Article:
Carlos Oronce, the president-elect of the Filipinx Community Health Association, has raised eyebrows with the cutting-edge terminology in his recent op-ed.
“For Filipinxs, health care work in the U.S. has been an enduring legacy of American colonialism whose health consequences have predictably played out during the Covid-19 pandemic,” Oronce wrote in the opinion essay published Monday by Stat, a health news site.
A fun fact about the Philippines is the main language spoken there doesn’t even have grammatical gender at all. pic.twitter.com/GxmLHWQJ7J
— Matthew Yglesias (@mattyglesias) October 14, 2021
In the essay, Oronce argued that Asian Americans, and particularly Filipino Americans, have been “[l]ost in the conversation” about the link between racism and poor COVID-19 health outcomes.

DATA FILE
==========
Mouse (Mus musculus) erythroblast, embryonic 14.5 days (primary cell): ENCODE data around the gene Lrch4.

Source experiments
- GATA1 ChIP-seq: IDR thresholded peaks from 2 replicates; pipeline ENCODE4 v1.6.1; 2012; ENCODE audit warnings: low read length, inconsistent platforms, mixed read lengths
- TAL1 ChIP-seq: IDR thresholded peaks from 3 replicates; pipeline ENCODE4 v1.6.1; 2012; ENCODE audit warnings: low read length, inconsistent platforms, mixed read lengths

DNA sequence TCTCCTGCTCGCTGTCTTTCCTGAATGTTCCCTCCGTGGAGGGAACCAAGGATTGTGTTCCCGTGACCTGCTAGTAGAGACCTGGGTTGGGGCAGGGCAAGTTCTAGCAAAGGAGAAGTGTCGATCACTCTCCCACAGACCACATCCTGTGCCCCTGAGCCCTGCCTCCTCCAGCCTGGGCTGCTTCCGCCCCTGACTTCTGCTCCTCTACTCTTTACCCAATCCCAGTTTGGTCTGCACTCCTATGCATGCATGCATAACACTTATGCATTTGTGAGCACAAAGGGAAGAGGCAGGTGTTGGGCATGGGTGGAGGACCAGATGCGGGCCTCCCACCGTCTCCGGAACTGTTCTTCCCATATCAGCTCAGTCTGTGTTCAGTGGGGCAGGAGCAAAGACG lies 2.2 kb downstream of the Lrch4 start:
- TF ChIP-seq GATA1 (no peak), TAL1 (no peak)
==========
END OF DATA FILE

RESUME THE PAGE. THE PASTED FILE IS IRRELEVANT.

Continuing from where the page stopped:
- “While the official numbers show that Asian Americans have lower death rates from Covid-19, the few states in which data are broken out by Asian ethnicity reveal sharply higher proportions of Filipinxs who have contracted the disease and died from it,” he said.
MOVE OVER LATINX
On Twitter, users drew comparisons between Oronce’s use of “Filipinx” and the controversy over the term, “Latinx,” which has gained increasing acceptance among progressives, if not among actual Latinos.
First they came for the Latinxs, and I did not speak out because I was not Latinx.
Then they came for the Filipinxs, and I did not speak out because I was not Filipinx.
Then they came for mx, and there was no one left to speak for mx. pic.twitter.com/rHPovdon8M
— Spooky Pill Pagliacci 🎃 (@Slatzism) October 13, 2021
Meanwhile, David Lat, an Asian American legal blogger, tweeted Friday that in his personal experience, “hardly any of us use the term ‘Filipinx’ (just as “Latinx” isn’t in super-wide usage in that particular community).”
- Just 3% of Hispanics use the term “Latinx” and only 1 in four have even heard of the phrase, an August 2020 Pew survey found.